Jess Pritchett, director of public works for the City, testified regarding the sewer system and the changes made to the system between 1982 and 1984. The City replaced a jail gate covering the open 54-inch tile exiting from underneath Seminary Street onto plaintiffs' property with a reverse bar screen. The 24-inch sewer tile was modified to prevent sewage from dumping directly into the creek on plaintiffs' property. Most, though not all, of the changes were completed by the time of the first trial in this case. Pritchett stated no changes were made in the diversion chamber inside the 54-inch tile where the 15-inch tile is joined or to any part of the 54-inch tile underneath Seminary Street. On cross-examination, Pritchett also stated that the City's sewer system is designed to serve 8,000 people and that the sewer treatment plant at Ellis Branch is designed to handle 456,000 gallons of sewage flow in dry weather. In 1984, Pritchett stated that the plant treated approximately 352,000 gallons of sewage on a dry day. He further testified that department employees were instructed by him to manually remove, after each rainfall, any sewage trapped behind the bar screen and take the sewage to the treatment plant. Joseph had previously testified that he observed department employees remove this trapped sewage and deposit it into Seminary Creek on his land.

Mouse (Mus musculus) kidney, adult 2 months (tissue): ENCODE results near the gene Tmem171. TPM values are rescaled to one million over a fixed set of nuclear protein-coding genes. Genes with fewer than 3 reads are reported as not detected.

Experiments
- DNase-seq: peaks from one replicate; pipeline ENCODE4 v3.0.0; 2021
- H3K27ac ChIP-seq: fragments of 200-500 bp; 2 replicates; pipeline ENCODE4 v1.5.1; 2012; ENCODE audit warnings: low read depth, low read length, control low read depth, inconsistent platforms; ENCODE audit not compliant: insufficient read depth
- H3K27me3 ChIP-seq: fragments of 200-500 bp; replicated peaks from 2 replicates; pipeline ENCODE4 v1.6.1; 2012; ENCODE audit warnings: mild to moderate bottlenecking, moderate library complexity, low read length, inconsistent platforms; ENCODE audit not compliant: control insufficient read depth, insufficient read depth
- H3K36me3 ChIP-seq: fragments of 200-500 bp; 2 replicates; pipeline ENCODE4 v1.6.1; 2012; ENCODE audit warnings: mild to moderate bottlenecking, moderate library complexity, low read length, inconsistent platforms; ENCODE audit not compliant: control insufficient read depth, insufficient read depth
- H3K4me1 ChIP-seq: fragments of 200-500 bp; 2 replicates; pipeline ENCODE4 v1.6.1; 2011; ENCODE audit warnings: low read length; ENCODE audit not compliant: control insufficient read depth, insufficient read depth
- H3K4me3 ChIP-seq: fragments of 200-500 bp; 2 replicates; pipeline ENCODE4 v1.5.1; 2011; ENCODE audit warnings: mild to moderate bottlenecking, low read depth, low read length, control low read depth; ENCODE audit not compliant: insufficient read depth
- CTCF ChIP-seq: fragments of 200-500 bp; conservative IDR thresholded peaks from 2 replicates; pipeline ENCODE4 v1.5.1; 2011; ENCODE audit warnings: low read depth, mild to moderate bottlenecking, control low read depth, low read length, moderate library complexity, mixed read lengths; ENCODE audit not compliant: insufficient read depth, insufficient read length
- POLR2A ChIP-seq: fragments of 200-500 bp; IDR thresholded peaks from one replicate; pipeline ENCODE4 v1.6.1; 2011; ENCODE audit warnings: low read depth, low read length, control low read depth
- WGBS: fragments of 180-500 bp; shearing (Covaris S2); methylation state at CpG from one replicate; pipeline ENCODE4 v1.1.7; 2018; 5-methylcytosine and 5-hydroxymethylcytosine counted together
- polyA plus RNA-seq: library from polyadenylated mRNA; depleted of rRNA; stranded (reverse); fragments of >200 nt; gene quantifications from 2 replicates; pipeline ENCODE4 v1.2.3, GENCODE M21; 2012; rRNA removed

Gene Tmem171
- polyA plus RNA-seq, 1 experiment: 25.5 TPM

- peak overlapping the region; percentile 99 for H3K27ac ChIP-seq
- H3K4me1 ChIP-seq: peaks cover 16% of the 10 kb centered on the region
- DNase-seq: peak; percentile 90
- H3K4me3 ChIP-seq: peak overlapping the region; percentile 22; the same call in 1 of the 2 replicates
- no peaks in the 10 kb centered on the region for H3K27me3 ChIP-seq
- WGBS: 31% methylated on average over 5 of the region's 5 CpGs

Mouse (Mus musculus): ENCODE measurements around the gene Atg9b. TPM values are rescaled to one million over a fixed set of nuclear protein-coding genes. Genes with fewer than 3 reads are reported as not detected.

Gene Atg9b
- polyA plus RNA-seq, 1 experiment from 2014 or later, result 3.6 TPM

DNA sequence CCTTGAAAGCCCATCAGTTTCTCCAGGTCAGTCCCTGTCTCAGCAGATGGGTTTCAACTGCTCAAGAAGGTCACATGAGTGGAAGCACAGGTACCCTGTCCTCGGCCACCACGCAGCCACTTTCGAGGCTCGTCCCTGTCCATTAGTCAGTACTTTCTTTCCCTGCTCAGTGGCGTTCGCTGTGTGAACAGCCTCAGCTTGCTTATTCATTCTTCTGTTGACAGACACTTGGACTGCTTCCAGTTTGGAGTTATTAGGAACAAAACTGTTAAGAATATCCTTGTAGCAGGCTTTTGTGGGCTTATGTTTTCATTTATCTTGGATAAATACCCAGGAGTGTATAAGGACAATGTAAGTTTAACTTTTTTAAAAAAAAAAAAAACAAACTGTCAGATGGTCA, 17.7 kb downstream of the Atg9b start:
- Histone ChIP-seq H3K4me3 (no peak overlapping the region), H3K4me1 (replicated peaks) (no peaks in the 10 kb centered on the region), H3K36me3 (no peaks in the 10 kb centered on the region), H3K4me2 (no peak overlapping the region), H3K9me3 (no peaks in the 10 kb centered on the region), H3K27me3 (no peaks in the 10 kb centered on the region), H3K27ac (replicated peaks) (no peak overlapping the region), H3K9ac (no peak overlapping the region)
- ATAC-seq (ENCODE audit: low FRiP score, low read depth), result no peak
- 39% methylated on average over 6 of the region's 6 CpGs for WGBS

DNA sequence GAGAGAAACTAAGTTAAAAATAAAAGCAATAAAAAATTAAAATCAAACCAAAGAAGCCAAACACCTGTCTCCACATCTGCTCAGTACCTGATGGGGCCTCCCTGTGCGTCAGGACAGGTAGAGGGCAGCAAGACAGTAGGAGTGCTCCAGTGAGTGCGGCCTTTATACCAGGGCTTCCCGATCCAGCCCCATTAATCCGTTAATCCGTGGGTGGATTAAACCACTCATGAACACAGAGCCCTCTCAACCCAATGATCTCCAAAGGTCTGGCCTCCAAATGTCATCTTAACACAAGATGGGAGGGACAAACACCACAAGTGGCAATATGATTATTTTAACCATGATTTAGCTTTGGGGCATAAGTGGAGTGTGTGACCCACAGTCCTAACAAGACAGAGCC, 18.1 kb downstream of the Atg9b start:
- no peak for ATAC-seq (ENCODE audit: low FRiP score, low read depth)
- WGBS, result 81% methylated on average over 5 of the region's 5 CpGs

Betty Tamalunis also testified, over objection, that toilet paper began appearing in the creek in 1964. Betty stated that because of the sewage in the creek, she and Joseph could not plan family get-togethers on the north side of their house. She stated, over defense objection, that she and Joseph were known as the "mean old people" who did not let kids take their sleds down the hill near the creek in the winter. Betty stated she constantly watches for kids playing near the creek and tells them it is not healthy near there. She stated Joseph used to clean the creek by hand but Betty asked him not to because she feared he would contract a disease from the hypodermic needles and prophylactics deposited in the creek.